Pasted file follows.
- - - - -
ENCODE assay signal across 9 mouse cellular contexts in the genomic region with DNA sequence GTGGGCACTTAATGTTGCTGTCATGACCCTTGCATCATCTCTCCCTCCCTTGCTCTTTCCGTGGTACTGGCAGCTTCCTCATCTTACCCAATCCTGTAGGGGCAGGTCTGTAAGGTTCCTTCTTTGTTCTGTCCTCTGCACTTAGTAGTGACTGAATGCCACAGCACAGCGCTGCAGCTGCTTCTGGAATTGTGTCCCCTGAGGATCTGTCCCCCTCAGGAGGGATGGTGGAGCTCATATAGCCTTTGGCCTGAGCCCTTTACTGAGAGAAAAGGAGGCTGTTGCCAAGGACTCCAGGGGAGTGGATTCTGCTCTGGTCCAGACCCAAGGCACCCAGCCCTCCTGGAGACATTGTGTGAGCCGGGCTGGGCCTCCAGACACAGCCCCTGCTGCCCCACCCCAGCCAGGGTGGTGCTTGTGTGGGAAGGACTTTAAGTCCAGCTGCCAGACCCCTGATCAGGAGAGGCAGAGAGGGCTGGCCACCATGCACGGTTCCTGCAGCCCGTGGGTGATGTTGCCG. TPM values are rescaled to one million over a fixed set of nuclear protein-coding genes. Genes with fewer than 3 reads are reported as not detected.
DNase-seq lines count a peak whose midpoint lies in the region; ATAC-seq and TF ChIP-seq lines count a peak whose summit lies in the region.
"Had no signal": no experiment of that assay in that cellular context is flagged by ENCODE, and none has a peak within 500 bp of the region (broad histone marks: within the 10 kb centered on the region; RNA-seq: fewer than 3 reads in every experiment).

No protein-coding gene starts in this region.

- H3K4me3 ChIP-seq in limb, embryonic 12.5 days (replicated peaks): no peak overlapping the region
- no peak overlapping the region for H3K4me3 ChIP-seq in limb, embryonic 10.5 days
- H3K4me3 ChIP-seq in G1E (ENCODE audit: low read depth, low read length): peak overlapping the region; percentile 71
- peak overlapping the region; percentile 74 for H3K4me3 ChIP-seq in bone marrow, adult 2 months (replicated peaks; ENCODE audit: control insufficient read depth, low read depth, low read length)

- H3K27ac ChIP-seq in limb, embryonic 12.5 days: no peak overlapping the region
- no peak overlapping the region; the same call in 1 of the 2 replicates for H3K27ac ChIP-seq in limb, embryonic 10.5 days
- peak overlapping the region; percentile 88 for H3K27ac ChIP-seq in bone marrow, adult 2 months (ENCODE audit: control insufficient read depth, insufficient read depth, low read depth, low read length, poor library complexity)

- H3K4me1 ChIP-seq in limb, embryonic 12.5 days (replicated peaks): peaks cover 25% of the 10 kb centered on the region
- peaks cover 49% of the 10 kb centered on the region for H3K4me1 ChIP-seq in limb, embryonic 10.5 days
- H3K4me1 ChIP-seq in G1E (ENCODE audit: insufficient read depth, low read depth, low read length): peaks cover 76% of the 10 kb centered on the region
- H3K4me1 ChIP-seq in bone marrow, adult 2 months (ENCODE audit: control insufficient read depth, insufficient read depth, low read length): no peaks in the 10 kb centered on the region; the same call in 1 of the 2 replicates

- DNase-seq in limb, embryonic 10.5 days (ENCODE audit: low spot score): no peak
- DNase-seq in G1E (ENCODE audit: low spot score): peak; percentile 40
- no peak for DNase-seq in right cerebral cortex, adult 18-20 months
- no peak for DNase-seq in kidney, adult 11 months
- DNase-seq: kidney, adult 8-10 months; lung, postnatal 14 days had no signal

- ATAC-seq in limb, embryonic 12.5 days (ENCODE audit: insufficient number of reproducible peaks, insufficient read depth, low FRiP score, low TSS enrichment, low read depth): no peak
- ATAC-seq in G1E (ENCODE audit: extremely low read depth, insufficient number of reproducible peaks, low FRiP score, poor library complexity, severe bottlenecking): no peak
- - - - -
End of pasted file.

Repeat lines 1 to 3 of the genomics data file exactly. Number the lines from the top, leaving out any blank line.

ENCODE assay signal across 9 mouse cellular contexts in the genomic region with DNA sequence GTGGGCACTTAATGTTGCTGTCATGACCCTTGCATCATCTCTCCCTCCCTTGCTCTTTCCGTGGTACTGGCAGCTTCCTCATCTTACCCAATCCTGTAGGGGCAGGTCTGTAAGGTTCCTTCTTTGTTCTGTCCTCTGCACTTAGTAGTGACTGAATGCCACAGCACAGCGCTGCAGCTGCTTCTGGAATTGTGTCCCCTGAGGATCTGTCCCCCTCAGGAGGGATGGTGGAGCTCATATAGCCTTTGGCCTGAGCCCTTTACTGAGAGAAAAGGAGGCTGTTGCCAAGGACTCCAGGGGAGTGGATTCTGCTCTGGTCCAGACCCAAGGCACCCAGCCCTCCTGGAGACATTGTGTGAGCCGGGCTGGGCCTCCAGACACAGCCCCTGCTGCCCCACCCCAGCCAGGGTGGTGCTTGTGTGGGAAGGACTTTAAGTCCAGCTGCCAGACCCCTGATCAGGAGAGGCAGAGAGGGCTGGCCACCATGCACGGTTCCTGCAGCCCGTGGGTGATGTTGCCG. TPM values are rescaled to one million over a fixed set of nuclear protein-coding genes. Genes with fewer than 3 reads are reported as not detected.
DNase-seq lines count a peak whose midpoint lies in the region; ATAC-seq and TF ChIP-seq lines count a peak whose summit lies in the region.
"Had no signal": no experiment of that assay in that cellular context is flagged by ENCODE, and none has a peak within 500 bp of the region (broad histone marks: within the 10 kb centered on the region; RNA-seq: fewer than 3 reads in every experiment).